In this paper, for VAD a single feed-forward layer is added on top of the W2V2 encoder to project the output from W2V2 to two dimensions and use the softmax activation function to find the probabilities. The training objective for VAD is a normal cross entropy loss.

2.1.2 SC for speaker embedding extraction and clustering

After finding the speech regions, normally fixed dimension feature vectors are extracted from each region to represent speakers. Examples of the fixed dimensional speaker representations include i-vectors [shumExploiting2011] and more recently d-vectors [varianiDeep2014] and x-vectors [baevskiWav2vec2020, snyderXvectors2018]

. The d-vectors and x-vectors are obtained from NNs, which are trained on a SC task. The output from a hidden layer of a SC NN is normally taken as the d-vector/x-vector to represent the speaker information in the diarisation task. A pooling layer is often used to convert the frame-level speaker representations to a fixed-length vector for several seconds of audio. Commonly used pooling layers include the means and standard deviations

[diezBayesian2019] and those with attention mechanisms [sunCombination2021, shiHvectors2020]

Rather than using the normal cross entropy loss with a softmax activation, some additional loss functions have been proposed to better discriminate between different speaker classes, such as the angular softmax loss

[liuLargemargin2017]. The additive angular margin loss [dengArcFace2019] is used for all SC training in this paper.

When fine-tuning the W2V2 encoder for only the SC task, the inputs are fixed length speech segments extracted from utterances. The outputs from the encoder are first averaged across time and projected to a lower dimensional space using a FC layer. The averaged features are then mapped into an output space to provide a distribution over the speakers in the training set. During evaluation, the output FC layer is discarded, and the encoder with the remaining FC layer is used to provide a speaker embedding for each fixed length speech segment. These segments are fed into a clustering algorithm to assign a speaker label to each window.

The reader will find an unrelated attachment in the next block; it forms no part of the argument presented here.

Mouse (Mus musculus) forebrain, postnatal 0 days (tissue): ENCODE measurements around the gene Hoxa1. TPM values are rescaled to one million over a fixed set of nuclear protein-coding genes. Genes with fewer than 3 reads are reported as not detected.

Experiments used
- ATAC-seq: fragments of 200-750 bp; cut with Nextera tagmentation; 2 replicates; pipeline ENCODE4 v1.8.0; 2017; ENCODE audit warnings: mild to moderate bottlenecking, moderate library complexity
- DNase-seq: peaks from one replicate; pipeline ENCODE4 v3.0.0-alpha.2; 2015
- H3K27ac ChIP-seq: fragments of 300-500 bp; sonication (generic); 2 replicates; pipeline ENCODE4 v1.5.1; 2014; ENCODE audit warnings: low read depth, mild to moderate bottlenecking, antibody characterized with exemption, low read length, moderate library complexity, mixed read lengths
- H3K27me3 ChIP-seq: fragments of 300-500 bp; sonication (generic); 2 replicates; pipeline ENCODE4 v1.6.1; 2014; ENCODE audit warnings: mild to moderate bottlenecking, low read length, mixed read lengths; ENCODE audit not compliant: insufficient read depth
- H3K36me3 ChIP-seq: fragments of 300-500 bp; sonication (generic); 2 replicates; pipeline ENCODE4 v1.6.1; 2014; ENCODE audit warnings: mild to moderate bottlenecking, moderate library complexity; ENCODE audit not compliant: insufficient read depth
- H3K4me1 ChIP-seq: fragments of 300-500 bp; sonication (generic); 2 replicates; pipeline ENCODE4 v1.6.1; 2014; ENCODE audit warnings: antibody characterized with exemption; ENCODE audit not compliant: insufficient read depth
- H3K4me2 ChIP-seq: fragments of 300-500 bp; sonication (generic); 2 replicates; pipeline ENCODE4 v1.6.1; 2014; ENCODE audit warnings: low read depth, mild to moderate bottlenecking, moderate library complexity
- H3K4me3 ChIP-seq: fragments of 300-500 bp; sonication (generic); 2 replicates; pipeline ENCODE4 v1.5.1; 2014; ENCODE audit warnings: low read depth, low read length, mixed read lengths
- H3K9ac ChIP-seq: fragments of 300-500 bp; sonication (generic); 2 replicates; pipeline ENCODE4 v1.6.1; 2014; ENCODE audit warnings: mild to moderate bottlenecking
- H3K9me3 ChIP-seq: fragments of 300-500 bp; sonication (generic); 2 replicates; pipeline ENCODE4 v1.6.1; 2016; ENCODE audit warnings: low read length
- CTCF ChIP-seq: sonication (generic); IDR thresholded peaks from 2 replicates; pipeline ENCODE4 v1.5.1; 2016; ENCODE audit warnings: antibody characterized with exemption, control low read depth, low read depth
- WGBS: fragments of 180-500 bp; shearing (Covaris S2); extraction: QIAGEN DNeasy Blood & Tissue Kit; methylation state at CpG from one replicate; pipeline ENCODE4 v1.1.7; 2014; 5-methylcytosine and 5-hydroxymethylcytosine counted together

2.2 Asr

ASR is a popular downstream task for almost all pre-trained speech models. Similar to [baevskiWav2vec2020], only a single FC layer is placed on top of the W2V2 encoder to project the speech representations onto a distribution over the subword units and the CTC [gravesConnectionist2006] loss is used during training.

2.3 Fine-tuning pre-trained models

There are two common methods to apply pre-trained models to downstream tasks. The first is to update both the pre-trained parameters and the randomly initialised parameters in the newly added layers for the particular task [baevskiWav2vec2020, fanExploring2021]. The second approach is to freeze all parameters in the pre-trained model and update only the parameters in the newly added layers [yangSUPERB2021]. This second method can be more straight forward if the aim is to evaluate the pre-trained model on a large number of tasks at the same time. With this approach, the learnt representations of the pre-trained models are only used to replace other widely used features such as log mel filterbank. However, for some challenging downstream tasks, while the second method often requires more layers to be added after the pre-trained models in order to yield good performance [yangSUPERB2021], it is often sufficient to add only one FC layer if the first method is used.